Archive | November 2012

Thinking Traps

In my last post I mentioned that the 9 year old girl I was working with had some thinking errors (traps) around what she thought others would think of her hair if it had a bump in it. So what did I mean by that? Well, we all have these kind of automatic thoughts that come into our head all day long. Some of them are helpful like “Yes! I did a great job on that project! I am the best!” However, many people have a lot of the not so helpful ones such as “I am so stupid! How could I have missed that question! I am just not good at anything!”  Knowing what our thinking errors/traps are, is important because they impact how we feel and behave.  Thinking errors can be categorized by the following:

1.  Negative glasses: We can only see one part of what happens – the negative part! If you have a good time, the negative glasses will still find the things that went wrong and let you only see them. We cannot see the possible good things that could happen in a situation.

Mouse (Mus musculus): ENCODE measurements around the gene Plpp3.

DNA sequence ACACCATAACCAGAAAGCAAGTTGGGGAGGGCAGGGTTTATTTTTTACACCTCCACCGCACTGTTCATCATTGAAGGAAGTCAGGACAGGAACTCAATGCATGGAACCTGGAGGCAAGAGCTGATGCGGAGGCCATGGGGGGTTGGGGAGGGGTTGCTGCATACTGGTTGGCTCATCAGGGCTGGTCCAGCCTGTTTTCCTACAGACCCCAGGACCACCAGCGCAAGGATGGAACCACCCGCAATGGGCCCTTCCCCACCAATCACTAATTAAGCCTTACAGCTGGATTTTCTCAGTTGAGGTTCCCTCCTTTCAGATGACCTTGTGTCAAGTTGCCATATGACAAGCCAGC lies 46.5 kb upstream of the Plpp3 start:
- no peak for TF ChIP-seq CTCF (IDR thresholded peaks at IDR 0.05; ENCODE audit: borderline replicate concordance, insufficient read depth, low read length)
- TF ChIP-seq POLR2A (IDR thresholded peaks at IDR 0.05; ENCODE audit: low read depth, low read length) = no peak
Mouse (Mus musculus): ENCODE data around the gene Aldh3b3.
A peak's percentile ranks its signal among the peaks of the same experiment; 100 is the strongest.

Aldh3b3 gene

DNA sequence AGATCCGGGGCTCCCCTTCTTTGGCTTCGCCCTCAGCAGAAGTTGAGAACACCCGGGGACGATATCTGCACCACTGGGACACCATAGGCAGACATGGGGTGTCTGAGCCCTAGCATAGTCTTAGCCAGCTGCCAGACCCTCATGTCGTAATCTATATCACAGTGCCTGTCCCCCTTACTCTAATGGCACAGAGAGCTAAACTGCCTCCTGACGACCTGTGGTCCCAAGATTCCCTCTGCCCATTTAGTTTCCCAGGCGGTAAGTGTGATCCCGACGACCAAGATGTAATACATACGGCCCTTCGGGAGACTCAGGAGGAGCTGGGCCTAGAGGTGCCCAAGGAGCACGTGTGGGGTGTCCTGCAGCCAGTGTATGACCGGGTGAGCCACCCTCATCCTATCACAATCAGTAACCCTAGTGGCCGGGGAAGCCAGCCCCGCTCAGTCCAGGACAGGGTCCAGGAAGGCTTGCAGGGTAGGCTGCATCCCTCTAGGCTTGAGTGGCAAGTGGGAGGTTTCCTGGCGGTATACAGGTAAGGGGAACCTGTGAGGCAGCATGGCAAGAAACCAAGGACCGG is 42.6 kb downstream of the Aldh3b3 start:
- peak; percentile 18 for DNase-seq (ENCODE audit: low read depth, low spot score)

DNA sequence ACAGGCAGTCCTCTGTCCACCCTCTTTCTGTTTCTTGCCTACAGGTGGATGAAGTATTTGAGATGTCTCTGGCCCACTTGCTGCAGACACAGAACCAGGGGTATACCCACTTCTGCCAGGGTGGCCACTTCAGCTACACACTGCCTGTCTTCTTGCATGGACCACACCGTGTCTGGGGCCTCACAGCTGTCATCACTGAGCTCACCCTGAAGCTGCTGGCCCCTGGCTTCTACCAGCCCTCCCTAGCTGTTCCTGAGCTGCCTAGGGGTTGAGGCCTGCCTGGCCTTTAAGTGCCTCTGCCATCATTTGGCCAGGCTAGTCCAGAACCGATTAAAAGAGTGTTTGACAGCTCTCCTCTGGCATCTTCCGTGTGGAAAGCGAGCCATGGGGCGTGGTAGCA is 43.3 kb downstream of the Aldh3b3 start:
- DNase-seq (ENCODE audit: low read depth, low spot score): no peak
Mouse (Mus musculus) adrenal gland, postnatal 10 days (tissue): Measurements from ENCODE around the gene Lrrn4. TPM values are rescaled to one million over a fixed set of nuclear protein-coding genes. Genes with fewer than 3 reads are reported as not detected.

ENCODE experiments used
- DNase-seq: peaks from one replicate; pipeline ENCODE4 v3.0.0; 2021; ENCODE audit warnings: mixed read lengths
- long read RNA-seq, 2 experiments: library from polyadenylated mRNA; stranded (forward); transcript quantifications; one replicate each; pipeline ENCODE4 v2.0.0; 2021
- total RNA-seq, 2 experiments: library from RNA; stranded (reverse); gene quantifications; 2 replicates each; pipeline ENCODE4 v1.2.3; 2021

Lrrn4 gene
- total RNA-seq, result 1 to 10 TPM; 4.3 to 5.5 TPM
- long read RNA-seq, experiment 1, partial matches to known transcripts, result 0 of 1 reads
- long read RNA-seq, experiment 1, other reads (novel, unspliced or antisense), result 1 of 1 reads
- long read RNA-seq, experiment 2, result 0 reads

2. All or nothing thinking: Everything is seen in all or nothing terms. There is nothing in between; No shades of gray or scale of relative risk. This kind of thinking sounds like “I will NEVER …”, “I ALWAYS…”

3. Snowballing (Catastrophizing) : A single event or disappointment snowballs and quickly grows into an never-ending pattern of defeat. You always think the worst thing is going to happen.

4. Fortune teller: You tend to predict the future outcome which leads to anxiety. This frequently sounds like “what if…” This tends to lead to more worry, especially since we usually do not predict positive outcomes.

5. Perfectionist: Setting expectations for yourself that are too high and are nearly impossible to reach. This usually involves all or nothing thinking too. If there is one little mistake the whole thing isn’t good.

The first step in changing these automatic thoughts is to notice them and write them down. You can then look for patterns and things that trigger them. In my next post I will discuss this in more detail.

Also, I actually have a handout of 17 of these thinking errors! If you would like a copy, just email me and I will be happy to mail one to you.